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Patterns of 6-mercaptopurine and azathioprine maintenance therapy among a cohort of commercially insured individuals diagnosed with Crohn's disease in the United States

Authors Lund JL, Cook SF, Allen JK, Carroll CF, Kappelman MD

Received 16 July 2013

Accepted for publication 1 October 2013

Published 6 December 2013 Volume 2013:5(1) Pages 501—512


Checked for plagiarism Yes

Review by Single-blind

Peer reviewer comments 4

Jennifer L Lund,1 Suzanne F Cook,2 Jeffery K Allen,2 Charlotte F Carroll,2 Michael D Kappelman3

1Department of Clinical Epidemiology, Aarhus University, Aarhus, Denmark; 2Worldwide Epidemiology, GlaxoSmithKline, Research Triangle Park, NC, USA; 3Department of Pediatrics, University of North Carolina at Chapel Hill, Chapel Hill, NC, USA

Background and aims: Thiopurines, including 6-mercaptopurine (6-MP) and azathioprine (AZA), are the mainstay of maintenance therapy for Crohn's disease (CD). However, studies examining their effectiveness in routine practice among diverse patient populations are lacking. Among a cohort of new users of 6MP/AZA, we described treatment patterns and changes in subsequent therapy.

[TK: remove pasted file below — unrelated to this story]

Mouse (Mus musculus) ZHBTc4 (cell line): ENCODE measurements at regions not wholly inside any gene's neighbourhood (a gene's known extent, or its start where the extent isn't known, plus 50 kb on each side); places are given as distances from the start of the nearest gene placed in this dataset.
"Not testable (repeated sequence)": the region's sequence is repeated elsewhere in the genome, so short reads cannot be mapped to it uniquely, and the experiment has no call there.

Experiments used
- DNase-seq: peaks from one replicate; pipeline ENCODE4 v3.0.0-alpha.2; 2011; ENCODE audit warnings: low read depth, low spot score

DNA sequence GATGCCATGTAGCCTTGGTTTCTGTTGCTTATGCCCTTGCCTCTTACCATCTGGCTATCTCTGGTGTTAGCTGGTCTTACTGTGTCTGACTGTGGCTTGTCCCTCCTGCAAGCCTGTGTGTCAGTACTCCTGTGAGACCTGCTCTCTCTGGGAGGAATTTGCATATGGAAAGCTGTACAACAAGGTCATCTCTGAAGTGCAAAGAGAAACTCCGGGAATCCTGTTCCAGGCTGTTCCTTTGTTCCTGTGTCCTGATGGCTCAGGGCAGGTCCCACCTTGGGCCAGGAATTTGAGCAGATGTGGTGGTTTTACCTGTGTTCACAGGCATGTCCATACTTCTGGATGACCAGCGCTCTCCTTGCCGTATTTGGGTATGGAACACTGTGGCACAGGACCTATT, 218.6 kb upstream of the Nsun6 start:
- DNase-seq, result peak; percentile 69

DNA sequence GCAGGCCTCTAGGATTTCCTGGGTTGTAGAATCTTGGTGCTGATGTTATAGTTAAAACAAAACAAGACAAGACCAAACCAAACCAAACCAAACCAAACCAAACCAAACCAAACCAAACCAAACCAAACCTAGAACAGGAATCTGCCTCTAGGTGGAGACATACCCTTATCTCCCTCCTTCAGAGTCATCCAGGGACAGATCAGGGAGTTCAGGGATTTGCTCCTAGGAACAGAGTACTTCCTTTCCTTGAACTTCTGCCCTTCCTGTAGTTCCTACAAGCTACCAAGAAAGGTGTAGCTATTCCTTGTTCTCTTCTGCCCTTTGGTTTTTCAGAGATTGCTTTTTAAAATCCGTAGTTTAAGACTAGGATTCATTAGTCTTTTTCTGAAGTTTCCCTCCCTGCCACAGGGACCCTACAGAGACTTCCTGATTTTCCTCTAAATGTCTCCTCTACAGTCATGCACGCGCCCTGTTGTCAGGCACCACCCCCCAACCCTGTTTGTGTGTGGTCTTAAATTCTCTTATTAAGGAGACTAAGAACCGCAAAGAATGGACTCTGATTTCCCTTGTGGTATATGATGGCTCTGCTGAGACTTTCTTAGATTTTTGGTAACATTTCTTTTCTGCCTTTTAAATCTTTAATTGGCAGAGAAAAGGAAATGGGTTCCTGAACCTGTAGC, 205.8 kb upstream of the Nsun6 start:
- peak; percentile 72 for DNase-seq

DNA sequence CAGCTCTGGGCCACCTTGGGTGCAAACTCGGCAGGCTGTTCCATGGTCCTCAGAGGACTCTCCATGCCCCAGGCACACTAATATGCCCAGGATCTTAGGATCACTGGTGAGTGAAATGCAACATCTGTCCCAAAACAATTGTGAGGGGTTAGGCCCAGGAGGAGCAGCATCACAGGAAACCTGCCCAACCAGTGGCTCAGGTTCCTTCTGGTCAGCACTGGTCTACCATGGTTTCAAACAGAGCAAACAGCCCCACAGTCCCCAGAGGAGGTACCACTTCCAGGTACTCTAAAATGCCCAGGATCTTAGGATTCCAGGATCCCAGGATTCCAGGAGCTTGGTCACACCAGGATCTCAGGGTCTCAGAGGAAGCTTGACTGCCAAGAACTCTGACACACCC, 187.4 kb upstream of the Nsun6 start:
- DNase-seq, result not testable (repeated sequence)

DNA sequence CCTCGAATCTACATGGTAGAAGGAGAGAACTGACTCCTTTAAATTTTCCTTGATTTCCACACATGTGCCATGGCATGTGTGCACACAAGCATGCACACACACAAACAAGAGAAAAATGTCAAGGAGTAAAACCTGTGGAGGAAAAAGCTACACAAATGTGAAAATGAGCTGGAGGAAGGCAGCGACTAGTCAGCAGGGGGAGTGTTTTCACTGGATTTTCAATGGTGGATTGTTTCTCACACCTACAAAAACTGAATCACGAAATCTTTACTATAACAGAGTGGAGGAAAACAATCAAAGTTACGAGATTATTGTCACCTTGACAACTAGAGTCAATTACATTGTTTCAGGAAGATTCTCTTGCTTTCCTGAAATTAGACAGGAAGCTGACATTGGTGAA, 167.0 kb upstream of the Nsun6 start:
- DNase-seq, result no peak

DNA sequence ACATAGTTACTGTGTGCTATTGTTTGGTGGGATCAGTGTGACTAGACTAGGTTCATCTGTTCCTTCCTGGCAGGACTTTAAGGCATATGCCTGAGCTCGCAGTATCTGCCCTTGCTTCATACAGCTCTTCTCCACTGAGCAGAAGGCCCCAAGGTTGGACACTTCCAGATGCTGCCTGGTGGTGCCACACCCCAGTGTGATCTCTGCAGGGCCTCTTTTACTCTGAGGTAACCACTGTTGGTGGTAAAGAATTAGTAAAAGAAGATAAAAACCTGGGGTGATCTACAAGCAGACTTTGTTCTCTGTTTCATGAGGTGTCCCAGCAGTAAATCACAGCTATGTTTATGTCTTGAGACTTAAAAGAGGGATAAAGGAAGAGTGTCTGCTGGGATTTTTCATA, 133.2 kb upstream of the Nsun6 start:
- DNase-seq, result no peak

Methods: Using the Truven Health Analytics databases, we identified all individuals diagnosed with CD and initiating 6-MP/AZA monotherapy from 2001–2008 (n=3,657). We estimated the proportion of CD patients remaining on 6-MP/AZA monotherapy, using Kaplan–Meier methods, and identified predictors of treatment noncontinuation, using multivariable Cox regression. Among the “noncontinuers,” we described subsequent patterns of maintenance therapy and summarized the diagnosis and procedure codes and prescription drug claims preceding treatment discontinuation.
Results: The 1-year 6-MP/AZA treatment continuation rate was 42%. Children (age ≤18 years) and individuals with no prior anti-tumor necrosis factor (TNF) use were more likely to continue 6-MP/AZA, while those dispensed more (>4) outpatient prescriptions for any drug before initiation of 6-MP/AZA were less likely to continue maintenance treatment. Overall, 1,128 (39%) and 105 (4%) individuals experienced a clinical event potentially indicating active disease or 6-MP/AZA-intolerance prior to discontinuation, respectively. Most patients discontinued therapy; among the remaining patients who failed to continue 6-MP/AZA, most augmented with an anti-TNF.
Conclusion: Most patients initiating 6-MP/AZA monotherapy did not continue beyond 1 year. In contrast to trial evidence showing 1-year remission rates of 40%–80%, this study observed a lower effectiveness of 6-MP/AZA treatment, possibly due to differences in disease severity, patient demographics, comorbidity, adherence, and health care utilization.

Keywords: immunomodulators, outcomes research/measurement, inflammatory bowel disease, patterns of care

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